A puncture can change your life. In Louis Malle’s film Lacombe, Lucien (1974), the young peasant Lucien is rejected by his former schoolteacher who runs the local resistance organisation he wishes to join and then, returning home by bicycle, gets a flat tire. Seeking help in a nearby farmhouse, he finds himself among a band of carousing militiamen, collaborators sworn to eradicate La Résistance. He denounces the teacher, becomes a local boss of the militia, and is finally shot by resistance fighters.This much-quoted moment of chance is the starting point for the book Aurais-je été resistant ou bourreau? (2013) by literature professor and psychoanalyst Pierre Bayard, which translates as ‘Would I have been a resister or a collaborator?’ As historians, and indeed as citizens, we assume that we would have made the right decision during the Second World War, given what we know about its horrors. The myth developed by General Charles de Gaulle in 1944 – that the French overwhelmingly behaved patriotically, rallied behind his leadership, and liberated the country themselves – persuades us that we would most likely have resisted Nazi Germany. A myth, however, is designed to unify a people and legitimate its rulers, not to tell the truth. As a young lecturer at Oxford 35 years ago, I remember looking round my college’s governing body, composed overwhelmingly of conservative middle-aged men, and wondering what they would have done if Britain had been occupied by the Germans. I concluded that most of them would have collaborated.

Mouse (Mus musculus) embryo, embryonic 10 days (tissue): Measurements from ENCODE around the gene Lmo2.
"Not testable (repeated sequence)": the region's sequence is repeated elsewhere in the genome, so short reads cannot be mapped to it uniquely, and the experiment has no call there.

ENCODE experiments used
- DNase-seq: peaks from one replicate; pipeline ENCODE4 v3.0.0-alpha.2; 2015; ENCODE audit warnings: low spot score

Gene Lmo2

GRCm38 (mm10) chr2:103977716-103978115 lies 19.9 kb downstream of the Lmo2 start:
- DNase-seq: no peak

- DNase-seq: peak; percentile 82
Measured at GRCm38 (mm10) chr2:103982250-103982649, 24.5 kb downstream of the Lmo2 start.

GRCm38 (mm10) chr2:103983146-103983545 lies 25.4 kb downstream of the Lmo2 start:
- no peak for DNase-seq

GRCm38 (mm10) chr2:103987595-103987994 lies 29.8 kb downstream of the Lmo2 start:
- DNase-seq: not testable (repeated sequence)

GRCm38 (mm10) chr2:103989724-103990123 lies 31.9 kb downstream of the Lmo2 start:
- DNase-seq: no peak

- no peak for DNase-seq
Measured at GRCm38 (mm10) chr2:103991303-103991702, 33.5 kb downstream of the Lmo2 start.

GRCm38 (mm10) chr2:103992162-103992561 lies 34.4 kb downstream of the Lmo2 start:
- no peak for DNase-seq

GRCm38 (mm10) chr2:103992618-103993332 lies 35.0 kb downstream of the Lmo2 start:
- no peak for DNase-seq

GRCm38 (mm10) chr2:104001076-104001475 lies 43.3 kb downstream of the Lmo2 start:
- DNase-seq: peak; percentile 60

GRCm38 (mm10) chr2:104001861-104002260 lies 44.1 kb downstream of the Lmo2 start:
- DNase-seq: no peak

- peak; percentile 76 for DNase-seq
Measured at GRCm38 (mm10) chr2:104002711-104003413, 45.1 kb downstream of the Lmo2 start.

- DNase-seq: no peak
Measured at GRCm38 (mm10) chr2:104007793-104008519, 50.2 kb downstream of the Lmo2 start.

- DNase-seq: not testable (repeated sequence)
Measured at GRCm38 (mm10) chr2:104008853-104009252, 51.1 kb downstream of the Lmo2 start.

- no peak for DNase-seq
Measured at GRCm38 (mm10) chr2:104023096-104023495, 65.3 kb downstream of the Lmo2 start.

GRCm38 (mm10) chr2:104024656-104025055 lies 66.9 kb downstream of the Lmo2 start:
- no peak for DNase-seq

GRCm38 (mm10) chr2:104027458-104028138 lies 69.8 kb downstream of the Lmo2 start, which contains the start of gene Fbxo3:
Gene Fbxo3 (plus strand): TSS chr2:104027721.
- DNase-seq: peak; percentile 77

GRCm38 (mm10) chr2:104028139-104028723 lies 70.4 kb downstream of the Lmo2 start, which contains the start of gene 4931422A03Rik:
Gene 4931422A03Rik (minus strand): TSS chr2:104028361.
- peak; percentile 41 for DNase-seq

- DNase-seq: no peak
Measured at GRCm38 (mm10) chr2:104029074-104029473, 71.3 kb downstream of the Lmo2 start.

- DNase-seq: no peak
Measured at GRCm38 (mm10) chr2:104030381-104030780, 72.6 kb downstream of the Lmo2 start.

Tag Archives: History
After the Manchester massacre… yes, and after Nice and Paris, Mosul and Abu Ghraib and 7/7 and the Haditha massacre – remember those 28 civilians, including children, killed by US Marines, four more than Manchester but no minute’s silence for them? And of course 9/11…Counterbalancing cruelty is no response, of course. Just a reminder. As long as we bomb the Middle East instead of seeking justice there, we too will be attacked. But what we must concentrate upon, according to the monstrous Trump, is terror, terror, terror, terror, terror. And fear. And security. Which we will not have while we are promoting death in the Muslim world and selling weapons to its dictators. Believe in “terror” and Isis wins. Believe in justice and Isis is defeated.
Over five centuries after the Age of Discovery, we all know a long historical cycle is ending. The Decline of the West is shorthand for a tangle of immense complexity – directly proportional to the ascent of the century of Eurasia integration, driven by China’s New Silk Roads.